Greenhouse peppers gave a Kenyan teacher his first real cash

At David Karira Ndiritu’s family land in Thaithi village, about a kilometre from Karatina (Kenya), the sight of bananas, coffee plants and Pomegranates greets the visitor.

Next to Ndiritu’s coffee plantation is a 50-by-28 greenhouse where he grows capsicum. Ndiritu embarked on the capsicum journey in 2011. “Back then, only a few farmers in Nyeri County grew the crop,” Ndiritu says.

Growing capsicum was lucrative, as a kilogramme could sell for as much as Sh250 [2.50 USD]. He could harvest up to 360 kilogrammes a week.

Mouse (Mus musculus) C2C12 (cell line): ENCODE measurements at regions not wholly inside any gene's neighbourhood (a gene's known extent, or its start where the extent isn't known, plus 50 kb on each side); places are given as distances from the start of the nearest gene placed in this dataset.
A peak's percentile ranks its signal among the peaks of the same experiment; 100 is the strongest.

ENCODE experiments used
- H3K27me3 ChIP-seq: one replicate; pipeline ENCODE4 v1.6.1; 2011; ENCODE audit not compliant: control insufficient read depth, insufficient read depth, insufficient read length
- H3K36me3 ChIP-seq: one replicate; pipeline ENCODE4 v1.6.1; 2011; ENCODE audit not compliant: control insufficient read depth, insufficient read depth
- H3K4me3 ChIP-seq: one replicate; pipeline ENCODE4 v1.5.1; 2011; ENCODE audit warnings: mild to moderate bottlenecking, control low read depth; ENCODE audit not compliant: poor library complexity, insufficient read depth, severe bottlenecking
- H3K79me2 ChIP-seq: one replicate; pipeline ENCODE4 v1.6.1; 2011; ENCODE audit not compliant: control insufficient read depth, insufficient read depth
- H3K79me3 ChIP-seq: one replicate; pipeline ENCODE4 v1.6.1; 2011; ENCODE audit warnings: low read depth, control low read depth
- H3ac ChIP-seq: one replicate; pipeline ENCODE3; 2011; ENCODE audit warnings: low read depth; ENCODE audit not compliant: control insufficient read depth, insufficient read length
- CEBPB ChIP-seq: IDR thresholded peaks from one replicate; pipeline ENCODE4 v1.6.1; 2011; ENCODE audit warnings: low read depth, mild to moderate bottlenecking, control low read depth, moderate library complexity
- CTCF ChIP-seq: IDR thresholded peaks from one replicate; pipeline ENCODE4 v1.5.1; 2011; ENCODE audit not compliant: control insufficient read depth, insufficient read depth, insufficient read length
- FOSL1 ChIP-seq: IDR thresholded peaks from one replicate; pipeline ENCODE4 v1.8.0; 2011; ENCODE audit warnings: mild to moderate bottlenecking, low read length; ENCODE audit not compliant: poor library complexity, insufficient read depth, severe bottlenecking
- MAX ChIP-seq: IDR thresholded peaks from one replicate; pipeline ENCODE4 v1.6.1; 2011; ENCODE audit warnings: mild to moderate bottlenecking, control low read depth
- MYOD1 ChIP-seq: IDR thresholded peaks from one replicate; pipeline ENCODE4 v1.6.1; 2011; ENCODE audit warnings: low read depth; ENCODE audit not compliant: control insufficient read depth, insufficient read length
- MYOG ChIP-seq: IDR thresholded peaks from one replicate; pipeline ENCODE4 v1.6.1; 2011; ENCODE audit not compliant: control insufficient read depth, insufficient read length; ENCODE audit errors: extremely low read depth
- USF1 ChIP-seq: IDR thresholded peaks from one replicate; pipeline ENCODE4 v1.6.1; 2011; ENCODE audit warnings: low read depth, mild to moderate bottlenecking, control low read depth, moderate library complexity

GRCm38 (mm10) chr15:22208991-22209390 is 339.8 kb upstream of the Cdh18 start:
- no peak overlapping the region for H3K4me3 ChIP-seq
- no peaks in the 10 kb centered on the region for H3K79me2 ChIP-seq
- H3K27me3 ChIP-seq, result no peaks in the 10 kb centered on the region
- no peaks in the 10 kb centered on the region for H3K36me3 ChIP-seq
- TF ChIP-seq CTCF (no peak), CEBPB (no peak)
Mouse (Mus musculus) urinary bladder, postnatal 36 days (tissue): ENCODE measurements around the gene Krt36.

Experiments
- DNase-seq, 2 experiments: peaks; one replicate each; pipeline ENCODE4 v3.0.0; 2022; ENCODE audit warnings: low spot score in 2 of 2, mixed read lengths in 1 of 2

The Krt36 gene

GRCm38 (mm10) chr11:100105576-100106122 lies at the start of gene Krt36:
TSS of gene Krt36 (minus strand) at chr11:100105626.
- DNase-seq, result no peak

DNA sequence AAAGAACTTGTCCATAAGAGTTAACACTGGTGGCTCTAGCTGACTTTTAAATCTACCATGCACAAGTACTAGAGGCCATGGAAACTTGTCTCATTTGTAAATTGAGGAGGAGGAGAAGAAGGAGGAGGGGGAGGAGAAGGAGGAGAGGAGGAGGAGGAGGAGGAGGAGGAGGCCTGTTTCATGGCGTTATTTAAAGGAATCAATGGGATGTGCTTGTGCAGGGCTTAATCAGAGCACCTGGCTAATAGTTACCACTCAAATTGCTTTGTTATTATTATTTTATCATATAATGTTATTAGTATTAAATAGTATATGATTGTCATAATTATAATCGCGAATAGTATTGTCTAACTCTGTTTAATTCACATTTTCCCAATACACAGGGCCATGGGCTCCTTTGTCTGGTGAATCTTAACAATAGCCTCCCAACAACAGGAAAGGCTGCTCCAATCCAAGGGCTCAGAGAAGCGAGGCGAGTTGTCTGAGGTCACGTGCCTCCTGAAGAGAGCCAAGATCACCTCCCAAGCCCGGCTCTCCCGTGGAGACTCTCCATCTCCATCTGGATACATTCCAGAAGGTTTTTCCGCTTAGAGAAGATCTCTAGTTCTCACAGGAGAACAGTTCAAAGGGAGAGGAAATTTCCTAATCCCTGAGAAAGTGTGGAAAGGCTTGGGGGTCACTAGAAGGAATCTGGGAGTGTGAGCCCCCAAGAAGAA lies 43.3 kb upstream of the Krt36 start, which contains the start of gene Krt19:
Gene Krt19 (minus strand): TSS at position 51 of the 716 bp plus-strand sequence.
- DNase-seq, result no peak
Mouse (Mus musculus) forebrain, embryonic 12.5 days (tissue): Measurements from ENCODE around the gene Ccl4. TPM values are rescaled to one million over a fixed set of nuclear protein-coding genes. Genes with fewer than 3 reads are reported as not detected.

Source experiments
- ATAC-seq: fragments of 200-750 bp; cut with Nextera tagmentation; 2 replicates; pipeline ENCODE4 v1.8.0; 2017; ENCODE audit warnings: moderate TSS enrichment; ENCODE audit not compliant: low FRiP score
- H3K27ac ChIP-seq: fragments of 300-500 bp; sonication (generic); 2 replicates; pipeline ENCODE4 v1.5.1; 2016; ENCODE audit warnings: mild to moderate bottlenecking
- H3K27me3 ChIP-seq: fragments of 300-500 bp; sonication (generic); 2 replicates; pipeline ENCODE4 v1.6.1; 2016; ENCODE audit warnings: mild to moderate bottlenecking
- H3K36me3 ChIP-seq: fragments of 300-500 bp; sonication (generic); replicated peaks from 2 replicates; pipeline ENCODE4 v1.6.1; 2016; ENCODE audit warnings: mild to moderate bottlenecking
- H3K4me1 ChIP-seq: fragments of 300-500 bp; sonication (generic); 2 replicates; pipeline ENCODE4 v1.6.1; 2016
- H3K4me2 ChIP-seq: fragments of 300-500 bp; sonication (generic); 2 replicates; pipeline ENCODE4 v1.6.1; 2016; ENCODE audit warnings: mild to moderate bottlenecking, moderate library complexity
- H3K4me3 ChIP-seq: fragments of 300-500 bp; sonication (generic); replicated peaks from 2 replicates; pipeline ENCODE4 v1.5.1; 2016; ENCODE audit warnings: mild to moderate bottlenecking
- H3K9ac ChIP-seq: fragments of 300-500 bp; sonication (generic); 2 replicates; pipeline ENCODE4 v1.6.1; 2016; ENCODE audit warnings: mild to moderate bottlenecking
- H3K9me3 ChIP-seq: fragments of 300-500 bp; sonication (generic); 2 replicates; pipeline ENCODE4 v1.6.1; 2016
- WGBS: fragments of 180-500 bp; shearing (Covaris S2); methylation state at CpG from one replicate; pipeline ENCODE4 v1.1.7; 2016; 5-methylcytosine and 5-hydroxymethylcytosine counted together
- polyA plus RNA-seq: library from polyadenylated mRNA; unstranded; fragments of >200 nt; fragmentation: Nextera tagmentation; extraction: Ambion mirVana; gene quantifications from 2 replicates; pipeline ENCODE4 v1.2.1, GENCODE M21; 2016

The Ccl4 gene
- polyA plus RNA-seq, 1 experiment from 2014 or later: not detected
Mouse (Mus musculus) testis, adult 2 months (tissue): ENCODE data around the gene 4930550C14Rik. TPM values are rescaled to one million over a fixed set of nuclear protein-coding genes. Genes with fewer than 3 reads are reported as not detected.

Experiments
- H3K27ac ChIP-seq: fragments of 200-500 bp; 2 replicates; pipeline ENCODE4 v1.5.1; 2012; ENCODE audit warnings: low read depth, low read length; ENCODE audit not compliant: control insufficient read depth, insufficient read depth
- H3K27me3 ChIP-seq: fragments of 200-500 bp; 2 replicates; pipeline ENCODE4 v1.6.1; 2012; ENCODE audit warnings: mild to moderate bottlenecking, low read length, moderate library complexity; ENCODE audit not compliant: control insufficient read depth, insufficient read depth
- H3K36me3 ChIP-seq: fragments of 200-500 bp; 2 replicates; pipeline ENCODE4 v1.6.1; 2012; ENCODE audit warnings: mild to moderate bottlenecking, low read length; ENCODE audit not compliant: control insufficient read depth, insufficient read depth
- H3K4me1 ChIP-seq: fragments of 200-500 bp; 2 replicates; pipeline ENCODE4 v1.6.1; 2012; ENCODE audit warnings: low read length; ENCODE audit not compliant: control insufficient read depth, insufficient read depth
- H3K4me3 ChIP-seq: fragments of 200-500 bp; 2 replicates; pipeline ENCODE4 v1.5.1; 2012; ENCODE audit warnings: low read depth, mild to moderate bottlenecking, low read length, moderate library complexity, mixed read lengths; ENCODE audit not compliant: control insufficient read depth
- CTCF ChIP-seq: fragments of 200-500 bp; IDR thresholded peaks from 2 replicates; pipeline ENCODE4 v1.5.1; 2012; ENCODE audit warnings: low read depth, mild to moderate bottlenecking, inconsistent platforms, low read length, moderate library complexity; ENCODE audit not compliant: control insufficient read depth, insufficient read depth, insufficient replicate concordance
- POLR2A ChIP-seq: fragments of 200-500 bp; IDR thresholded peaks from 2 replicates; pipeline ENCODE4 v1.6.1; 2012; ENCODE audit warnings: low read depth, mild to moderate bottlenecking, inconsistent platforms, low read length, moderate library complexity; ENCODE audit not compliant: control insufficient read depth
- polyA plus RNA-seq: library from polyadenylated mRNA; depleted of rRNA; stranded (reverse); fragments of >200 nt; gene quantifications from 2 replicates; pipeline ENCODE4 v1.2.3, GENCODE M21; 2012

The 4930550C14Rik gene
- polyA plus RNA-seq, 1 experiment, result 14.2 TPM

Most of his customers were from Nyeri and Karatina markets. Ndiritu was also contracted by Zucchini Greengrocers Ltd, a company based in Nairobi.

He chose to grow his capsicum in a greenhouse “because controlling pests and diseases in the open is difficult”.

Ndiritu, who is also a teacher at Kiarithaini Primary School in Mathira, says he began the venture with Sh250,000 [2,500 USD].

“I saved for two years and used the money to build the greenhouse, buy seeds, manure, pesticides, hire labour and meet other related costs,” Ndiritu explains.

Read more at Daily Nation (Sammy Waweru)

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